GREEN BAY – The only person happier than wide receiver James Jones about his new three-year deal with the Green Bay Packers is likely his quarterback.
Five days after Aaron Rodgers publicly implored general manager Ted Thompson to re-sign the unrestricted free agent and not long after Rodgers and veteran wide receiver Donald Driver went to management to make a more private plea for Jones, the Packers agreed to terms with Jones on a three-year deal. Terms of the deal were not immediately available.
“The process has been crazy. Hearing from all these teams and things like that, wondering what was going to happen, but I’m glad it’s over, glad I’m back with the Packers,” Jones said when reached in California, shortly after the news broke. “Everything fits well together. I know the playbook, I can start working on winning a championship. I’m excited to get back with the guys.
Jones said he knew both Rodgers and Driver went to management to push for his return, and that fellow wideout Greg Jennings also went to bat for him.
"That means a lot,” Jones said. "Having your teammates push for you and want you back, not a lot of guys would do that, two high profile guys like them two dudes. And for Greg and Donald want me back on that team, that shows how unselfish we are."
On Tuesday, Rodgers told Steve “The Homer” True and Mitch “Thunder” Nelles in an interview on ESPNMilwaukee and ESPNMadison that the Packers needed to re-sign Jones.
“James is extremely talented and he's a guy that I think we have to bring back without a doubt," Rodgers said. "He should be priority No. 1. And I mean that with all my heart. He really should be priority No. 1. We don't win the Super Bowl without him. And we need him."
Then, during his first media availability of training camp at his locker Sunday, he reiterated his stance, saying “He’s an important part of this team. He plays a big role for us. We need to add him back. We need to add John Kuhn back. Those are two guys out there right now who are important to us. It’s not my decision, but I’m definitely pulling for those guys to bring ’em back.”
In between those two public pleas, Rodgers went upstairs and made a more private one, and while it’s hard to imagine general manager Ted Thompson making a move on his quarterback’s say-so, it apparently helped.
In 65 career games and 18 starts (including playoffs), Jones has caught 166 passes for 2,305 yards and 16 touchdowns. Last season was his most productive, with 50 catches for 679 yards and five touchdowns in 16 regular-season games and 11 catches for 144 yards and two touchdowns in the Packers’ four postseason games, including Super Bowl XLV.
But he also dropped what may have been four long touchdowns during the season: a potential 72-yard touchdown in the Packers’ 9-0 win over the New York Jets on Oct. 31; a possible 29-yard touchdown in the Packers’ 45-17 victory over the New York Giants on Dec. 26; a likely 63-yard touchdown pass from Rodgers the Packers’ 21-16 NFC Wild Card victory at Philadelphia; and a potential 75-yard touchdown in the Packers’ victory over Pittsburgh in Super Bowl XLV.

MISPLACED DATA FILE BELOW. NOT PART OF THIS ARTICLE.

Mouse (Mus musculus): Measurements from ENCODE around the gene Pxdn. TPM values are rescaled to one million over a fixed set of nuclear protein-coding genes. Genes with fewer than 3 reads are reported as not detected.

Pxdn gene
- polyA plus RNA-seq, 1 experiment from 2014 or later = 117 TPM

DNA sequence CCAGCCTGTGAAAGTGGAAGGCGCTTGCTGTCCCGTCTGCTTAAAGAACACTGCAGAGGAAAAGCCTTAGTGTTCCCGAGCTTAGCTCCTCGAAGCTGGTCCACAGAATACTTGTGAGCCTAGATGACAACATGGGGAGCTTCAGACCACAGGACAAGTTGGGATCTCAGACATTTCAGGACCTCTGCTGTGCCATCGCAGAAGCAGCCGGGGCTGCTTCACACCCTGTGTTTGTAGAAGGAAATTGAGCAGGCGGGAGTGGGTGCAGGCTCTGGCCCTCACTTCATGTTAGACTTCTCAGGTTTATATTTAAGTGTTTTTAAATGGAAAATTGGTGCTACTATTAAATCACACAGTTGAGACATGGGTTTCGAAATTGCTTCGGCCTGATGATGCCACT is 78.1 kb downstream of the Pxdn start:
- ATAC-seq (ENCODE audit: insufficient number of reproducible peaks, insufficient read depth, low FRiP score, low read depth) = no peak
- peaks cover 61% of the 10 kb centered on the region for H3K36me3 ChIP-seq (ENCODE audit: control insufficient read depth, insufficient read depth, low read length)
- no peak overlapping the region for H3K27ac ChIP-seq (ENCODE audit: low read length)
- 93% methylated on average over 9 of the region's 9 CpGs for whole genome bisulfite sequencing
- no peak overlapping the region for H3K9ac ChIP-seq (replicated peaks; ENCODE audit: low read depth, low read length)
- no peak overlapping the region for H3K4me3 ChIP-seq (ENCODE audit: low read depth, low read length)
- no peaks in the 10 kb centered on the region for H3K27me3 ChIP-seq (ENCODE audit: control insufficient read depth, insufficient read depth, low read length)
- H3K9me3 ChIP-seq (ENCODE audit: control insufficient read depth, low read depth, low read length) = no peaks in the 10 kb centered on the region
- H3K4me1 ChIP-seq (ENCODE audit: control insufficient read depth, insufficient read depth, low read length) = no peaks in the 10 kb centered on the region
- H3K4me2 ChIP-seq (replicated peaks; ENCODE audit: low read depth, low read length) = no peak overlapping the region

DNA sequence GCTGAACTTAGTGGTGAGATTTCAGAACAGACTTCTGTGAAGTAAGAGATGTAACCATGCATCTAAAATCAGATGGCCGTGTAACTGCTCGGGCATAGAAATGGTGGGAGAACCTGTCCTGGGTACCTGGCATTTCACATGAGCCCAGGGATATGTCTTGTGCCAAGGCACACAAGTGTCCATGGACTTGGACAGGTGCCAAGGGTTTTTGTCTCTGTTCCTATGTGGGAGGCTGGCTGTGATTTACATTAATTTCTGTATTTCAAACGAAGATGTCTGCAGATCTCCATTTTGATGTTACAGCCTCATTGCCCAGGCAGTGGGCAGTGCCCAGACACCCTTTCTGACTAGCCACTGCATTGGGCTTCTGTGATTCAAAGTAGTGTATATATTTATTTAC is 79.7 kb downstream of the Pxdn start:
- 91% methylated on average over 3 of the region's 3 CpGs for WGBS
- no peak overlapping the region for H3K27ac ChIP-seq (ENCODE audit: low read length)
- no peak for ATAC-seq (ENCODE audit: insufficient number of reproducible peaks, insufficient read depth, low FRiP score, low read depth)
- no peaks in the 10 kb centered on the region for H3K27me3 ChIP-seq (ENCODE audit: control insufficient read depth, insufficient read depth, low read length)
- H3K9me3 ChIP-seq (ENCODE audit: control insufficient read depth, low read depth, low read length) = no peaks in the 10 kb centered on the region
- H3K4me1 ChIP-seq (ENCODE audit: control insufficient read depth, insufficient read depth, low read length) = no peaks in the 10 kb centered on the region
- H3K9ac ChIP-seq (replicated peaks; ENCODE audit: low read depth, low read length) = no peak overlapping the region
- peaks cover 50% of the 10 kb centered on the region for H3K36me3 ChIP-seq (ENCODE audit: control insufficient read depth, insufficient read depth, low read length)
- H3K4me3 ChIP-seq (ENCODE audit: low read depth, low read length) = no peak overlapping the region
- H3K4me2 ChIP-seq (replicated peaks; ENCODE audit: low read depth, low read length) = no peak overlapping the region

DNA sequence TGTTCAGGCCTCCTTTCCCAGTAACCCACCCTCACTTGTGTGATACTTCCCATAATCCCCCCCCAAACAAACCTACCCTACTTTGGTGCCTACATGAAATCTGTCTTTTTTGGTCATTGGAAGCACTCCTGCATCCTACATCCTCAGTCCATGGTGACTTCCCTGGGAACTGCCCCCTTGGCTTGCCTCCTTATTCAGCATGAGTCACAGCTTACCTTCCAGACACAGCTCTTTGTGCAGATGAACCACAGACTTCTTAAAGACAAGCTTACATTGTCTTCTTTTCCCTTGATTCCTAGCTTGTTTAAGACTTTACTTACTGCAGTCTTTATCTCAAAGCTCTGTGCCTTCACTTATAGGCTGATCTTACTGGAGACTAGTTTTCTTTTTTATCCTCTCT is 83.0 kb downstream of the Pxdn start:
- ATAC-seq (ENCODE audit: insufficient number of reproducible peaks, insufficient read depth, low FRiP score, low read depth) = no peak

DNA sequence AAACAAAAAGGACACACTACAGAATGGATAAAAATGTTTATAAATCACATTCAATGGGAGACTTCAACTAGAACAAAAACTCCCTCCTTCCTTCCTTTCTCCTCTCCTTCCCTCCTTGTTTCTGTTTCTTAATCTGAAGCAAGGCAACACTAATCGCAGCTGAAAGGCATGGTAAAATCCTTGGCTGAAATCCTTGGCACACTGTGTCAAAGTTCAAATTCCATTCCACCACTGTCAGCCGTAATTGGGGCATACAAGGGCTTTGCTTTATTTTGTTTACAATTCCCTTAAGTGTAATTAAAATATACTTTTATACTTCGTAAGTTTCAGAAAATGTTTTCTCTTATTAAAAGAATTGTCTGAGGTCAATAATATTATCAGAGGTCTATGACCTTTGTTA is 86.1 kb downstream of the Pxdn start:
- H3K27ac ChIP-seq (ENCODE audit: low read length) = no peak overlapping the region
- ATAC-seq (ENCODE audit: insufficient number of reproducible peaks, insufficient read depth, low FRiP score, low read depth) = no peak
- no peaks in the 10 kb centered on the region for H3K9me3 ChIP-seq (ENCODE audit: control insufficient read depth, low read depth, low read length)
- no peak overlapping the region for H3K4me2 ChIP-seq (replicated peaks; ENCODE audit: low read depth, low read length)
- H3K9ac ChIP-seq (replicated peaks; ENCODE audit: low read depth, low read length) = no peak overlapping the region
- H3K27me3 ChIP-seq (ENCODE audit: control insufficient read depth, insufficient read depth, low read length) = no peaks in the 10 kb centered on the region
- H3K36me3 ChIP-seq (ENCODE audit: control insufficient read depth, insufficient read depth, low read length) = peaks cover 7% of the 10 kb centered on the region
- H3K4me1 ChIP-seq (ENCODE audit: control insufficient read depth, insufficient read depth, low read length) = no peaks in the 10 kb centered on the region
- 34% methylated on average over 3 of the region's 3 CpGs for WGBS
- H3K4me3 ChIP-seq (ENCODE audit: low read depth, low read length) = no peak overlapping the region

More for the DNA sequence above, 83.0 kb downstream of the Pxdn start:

Asked about those dropped passes and the expectations that will come with his extension, Jones replied, “Every year I try to raise my level of expectation, and that’s not going to change. I expect to be an impact player. Those plays I let go last year will definitely get made this year. You have to make the most of your chances. I don’t blame the fans, I don’t blame the media for getting on me. Those are touchdowns, so it’s well-deserved. But I’m harder on me than anyone else is.”
On Wednesday, an NFL source said Jones was close to a deal with the Minnesota Vikings. Then, there were reports that the New York Jets were interested. Jones said he spoke to his agent, Frank Bauer, only twice this week: Once when the Vikings showed interest, and once when Bauer called to tell him the deal with the Packers was done. Jones said he didn’t even know how much his deal was worth.
“I don’t know how those talks (with the Vikings) went. Obviously they didn’t go too well,” said Jones, who watched the Vikings sign Michael Jenkins instead and the Jets add Plaxico Burress. “I just left it all in my agent’s hands. I told him I wanted to be back with the Packers, and he made that happen. I’m just glad to be back and go.”
Jones, 27, said he decided to sign a three-year deal – just like Jennings did before last season – so it will also give him another bite at the free-agency apple. With Driver, 36, in the twilight of his career and fellow receiver Jordy Nelson entering the final year of his deal, Jones expects to take on a more prominent role in the offense, even though under coach Mike McCarthy there should be enough balls to go around.
“That’s the plan. Eventually I’m going to be a starter,” Jones said. “We wanted a three-year deal so we could get back to the market sooner. But hopefully I don’t get there. Hopefully I do well and I can getan extension (from the Packers). But I’m not worried about that right now. I’m just glad I’m back.
“You know, it’s been crazy. If I didn’t have to go through it, that would’ve been good. But everything happens for a reason. I’m glad I went through it. I was nervous, excited, didn’t know what was going to happen. You get anxious and nervous. I’m glad it’s over. I’m glad I’m back.”
Listen to Jason Wilde every weekday from 10 a.m. to 11 a.m. on “Green & Gold Today,” and follow him on Twitter at twitter.com/jasonjwilde.